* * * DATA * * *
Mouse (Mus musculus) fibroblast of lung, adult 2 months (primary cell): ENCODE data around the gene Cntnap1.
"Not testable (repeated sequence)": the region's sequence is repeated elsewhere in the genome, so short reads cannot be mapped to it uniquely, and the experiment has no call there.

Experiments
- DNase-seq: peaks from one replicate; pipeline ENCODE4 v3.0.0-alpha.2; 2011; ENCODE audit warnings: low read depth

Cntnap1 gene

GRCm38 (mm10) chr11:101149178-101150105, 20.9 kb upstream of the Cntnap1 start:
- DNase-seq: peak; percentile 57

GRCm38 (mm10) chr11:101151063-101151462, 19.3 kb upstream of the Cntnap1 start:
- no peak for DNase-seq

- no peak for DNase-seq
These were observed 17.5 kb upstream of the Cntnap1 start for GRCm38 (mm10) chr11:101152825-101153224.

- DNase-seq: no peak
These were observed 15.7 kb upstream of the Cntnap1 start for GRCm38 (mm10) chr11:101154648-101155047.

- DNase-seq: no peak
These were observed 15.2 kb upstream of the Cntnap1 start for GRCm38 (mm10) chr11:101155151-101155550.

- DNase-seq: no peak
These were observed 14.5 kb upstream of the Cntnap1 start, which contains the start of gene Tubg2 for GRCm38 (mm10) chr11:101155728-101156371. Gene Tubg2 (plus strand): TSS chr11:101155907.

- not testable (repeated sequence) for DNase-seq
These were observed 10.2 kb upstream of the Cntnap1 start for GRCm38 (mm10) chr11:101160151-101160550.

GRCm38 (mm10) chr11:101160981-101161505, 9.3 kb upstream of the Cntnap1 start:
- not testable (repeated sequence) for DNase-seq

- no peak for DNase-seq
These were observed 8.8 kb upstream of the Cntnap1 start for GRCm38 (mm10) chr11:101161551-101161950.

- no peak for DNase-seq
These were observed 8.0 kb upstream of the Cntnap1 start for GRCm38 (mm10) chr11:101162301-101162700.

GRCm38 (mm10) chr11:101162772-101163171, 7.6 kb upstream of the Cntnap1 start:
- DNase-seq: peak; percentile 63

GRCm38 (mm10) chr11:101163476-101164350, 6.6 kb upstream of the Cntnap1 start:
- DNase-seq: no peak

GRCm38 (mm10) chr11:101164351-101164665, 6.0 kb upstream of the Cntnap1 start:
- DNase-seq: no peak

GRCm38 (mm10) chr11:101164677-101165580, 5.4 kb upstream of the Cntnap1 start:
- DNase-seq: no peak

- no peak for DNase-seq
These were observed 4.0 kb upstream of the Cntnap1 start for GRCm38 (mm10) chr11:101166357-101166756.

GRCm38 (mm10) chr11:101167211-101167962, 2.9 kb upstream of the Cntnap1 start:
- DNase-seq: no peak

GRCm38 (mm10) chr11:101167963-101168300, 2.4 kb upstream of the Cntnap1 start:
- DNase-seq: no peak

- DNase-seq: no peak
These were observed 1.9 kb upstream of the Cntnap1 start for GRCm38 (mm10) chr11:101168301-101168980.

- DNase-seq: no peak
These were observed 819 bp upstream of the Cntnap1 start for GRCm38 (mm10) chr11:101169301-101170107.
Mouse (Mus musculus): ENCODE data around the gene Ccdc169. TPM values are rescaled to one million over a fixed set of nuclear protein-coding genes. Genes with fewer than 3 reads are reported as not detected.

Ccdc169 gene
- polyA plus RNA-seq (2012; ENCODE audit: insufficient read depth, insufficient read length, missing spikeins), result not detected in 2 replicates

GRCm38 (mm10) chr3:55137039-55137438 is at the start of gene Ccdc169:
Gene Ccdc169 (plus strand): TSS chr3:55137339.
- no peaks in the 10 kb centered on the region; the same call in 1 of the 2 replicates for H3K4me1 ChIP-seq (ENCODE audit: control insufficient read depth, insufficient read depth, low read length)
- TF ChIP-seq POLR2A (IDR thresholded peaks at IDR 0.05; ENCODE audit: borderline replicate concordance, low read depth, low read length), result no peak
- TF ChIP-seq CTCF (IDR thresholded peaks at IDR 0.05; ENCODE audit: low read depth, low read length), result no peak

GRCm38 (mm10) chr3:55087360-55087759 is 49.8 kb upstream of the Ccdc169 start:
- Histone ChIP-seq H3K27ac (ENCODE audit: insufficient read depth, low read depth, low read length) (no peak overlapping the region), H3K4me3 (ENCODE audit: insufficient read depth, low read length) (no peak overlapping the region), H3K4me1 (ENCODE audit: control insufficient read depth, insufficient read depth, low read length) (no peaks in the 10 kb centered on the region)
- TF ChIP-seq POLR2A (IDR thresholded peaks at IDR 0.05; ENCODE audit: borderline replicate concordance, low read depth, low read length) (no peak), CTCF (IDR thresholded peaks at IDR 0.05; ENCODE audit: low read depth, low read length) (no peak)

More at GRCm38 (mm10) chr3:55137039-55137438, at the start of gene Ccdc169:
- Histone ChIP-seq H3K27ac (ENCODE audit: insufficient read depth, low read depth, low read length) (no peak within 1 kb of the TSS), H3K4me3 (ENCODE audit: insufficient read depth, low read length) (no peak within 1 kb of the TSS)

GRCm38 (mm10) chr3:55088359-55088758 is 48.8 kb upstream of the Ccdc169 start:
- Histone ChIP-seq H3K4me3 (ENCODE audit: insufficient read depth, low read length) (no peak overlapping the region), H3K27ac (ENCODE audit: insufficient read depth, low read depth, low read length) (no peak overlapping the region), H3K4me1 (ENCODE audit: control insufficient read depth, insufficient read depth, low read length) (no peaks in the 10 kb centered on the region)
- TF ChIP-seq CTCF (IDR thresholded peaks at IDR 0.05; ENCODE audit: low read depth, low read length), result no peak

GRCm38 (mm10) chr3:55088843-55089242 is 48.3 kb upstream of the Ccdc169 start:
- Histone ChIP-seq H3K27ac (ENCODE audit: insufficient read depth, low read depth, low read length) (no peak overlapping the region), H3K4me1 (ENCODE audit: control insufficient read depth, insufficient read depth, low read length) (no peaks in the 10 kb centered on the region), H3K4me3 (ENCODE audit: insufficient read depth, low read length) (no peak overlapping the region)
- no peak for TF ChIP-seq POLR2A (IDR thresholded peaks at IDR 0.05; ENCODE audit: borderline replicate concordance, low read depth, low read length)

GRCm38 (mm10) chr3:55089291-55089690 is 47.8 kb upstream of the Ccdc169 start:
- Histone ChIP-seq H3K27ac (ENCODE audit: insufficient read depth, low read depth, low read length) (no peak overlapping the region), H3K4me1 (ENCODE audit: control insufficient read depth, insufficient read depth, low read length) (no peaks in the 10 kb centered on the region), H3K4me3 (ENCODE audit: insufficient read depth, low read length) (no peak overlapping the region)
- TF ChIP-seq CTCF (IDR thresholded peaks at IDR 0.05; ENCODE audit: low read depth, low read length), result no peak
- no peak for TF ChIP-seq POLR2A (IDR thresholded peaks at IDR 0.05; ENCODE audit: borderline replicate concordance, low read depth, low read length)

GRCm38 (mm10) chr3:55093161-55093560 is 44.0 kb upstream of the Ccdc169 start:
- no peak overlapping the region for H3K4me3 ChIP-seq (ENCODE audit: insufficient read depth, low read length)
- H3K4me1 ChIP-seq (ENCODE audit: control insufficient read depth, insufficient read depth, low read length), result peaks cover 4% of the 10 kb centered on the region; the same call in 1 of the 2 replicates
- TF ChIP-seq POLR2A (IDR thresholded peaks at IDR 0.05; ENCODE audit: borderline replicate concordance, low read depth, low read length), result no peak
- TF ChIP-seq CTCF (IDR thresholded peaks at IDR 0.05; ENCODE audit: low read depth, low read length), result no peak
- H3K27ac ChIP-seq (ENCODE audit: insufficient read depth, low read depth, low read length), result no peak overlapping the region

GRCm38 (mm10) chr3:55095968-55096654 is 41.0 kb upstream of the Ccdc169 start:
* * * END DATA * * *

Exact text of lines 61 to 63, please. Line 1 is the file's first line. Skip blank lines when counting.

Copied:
- Histone ChIP-seq H3K27ac (ENCODE audit: insufficient read depth, low read depth, low read length) (no peak overlapping the region), H3K4me1 (ENCODE audit: control insufficient read depth, insufficient read depth, low read length) (no peaks in the 10 kb centered on the region), H3K4me3 (ENCODE audit: insufficient read depth, low read length) (no peak overlapping the region)
- no peak for TF ChIP-seq POLR2A (IDR thresholded peaks at IDR 0.05; ENCODE audit: borderline replicate concordance, low read depth, low read length)

GRCm38 (mm10) chr3:55089291-55089690 is 47.8 kb upstream of the Ccdc169 start: